by Tom Shuttleworth
BSc Animal Behaviour
I think the best place to start my story would be the first night we spent in the incredible Serengeti National Park. At the gate, we stumbled on a Maasai ran tuck shop which mainly sold touristy stuff, but they did sell chocolates and Pringles! A little taste of home, which cost $4 (most expensive Pringles known to man), so I greedily snatched those up for later. As the evening in our campsite wore on, people slowly began to drift off to their tents after a small lecture, in which the combined smell of DEET was prominent. Just as I decided to call it a night, and probably munch my Pringles, the sound of an unmistakable lion call echoed through the night, spine tingling and close by. It was enough to set everyone still standing from the long drive in on edge. It was late on and we had only the fire for light, oddly, my mind immediately fell to my Pringles, as though my food took precedent over my safety. I’ve heard stories and we’ve been repeatedly been reminded not to leave food in your tents, or you may have a night time visitor, keen on your beef flavoured treats which probably smell like a lovely wildebeest leg. With this in mind I ran to my tent to remove them and put them somewhere safe. The small indoor dining area was locked and bolted and the cooks were sleeping in the kitchen, which left one poorly suggested location to conceal my treats…the toilet. It seemed logical, high shelves, indoors which would probably deter any hyena, lions or any other hungry predator. This choice resulted in the curious case of the Pringles thief.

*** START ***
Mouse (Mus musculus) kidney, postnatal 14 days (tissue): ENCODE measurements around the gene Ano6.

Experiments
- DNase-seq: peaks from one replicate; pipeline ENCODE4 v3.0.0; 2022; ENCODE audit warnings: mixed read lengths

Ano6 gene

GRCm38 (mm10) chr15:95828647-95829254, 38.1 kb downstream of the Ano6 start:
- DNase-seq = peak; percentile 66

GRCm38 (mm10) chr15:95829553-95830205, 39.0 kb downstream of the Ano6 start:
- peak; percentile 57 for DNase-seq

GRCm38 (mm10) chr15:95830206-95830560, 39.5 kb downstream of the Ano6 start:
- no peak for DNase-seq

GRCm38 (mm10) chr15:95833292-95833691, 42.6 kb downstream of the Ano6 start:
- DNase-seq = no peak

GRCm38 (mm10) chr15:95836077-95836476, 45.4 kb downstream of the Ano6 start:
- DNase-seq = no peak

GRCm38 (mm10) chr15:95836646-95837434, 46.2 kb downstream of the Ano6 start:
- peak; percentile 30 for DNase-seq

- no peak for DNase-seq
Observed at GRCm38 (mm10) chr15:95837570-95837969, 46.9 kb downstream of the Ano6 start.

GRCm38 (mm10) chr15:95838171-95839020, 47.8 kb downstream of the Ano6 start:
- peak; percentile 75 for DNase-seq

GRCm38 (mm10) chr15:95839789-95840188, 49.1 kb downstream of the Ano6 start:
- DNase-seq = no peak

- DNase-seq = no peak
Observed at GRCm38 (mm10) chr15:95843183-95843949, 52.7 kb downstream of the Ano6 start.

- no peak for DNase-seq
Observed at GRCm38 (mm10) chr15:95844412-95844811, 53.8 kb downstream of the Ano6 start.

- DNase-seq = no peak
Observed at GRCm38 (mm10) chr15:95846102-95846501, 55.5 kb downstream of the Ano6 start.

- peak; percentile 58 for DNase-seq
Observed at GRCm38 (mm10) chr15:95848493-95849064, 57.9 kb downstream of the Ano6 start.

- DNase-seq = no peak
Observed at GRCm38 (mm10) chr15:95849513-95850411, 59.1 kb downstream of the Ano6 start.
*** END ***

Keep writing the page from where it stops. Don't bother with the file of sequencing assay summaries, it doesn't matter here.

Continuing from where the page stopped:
The following morning, we had an absurdly early game drive planned at 6.30 am, but first, I’ll explain the frequent hyena calls and the occasional lion roar, which, in your first night camping in the Serengeti, can be a little unnerving. After stumbling from my tent at 6.30 am, feeling like a plains zebra just kicked me in the face, I decided to retrieve my hastily stored snack. Lo and behold, they were gone! Which left only two conclusions, one, a lion popped into a cubical for a change of scenery while doing its business, or someone had nicked them! I can just imagine somebody’s morning release being greatly improved by a free light snack while they did their business! After suggestions of a re-enactment and luring the thief back with a Twix and a strategically placed camera trap were dismissed, I grudgingly let it go. The game drive hunting for predators, namely cheetah, proved to be none too successful. We did however see lions perched on kopjes, large ancient rocks which genuinely resemble pride rock from the Lion King. The male was proud and regal, and looked much more groomed and clean than half of our group after the scarcity of showers available. But the jewel of the day, was the wildebeest migration moving literally a stone’s throw from our camp. It has been revered as one of the greatest sights in nature, and oddly, quite amusing. The wildebeests constant calls, which sound like a combination of mooing and snorting, ‘snooing’ if you like, were literally non- stop, and even as I write this, can still be heard. Wildebeest number in the millions in the Serengeti during their migration through the park, and a good portion of that must have been making a racket outside our camp. Watching them chase one another for grazing space, and watching the males rampantly chase away one another was really something. In the midst of my appreciation, a troop of banded mongooses decided they were going to make a great escape-esc mad dash for the tall grass and trees beyond. They deliberated and stood on their hind legs, checking the situation out, before they ‘banded’ together and around 30 or so ran in one furry troop past us as we stood in amusement and awe. The Serengeti holds many adventures and experiences to be had, it is truly an incredible and sometimes amusing place.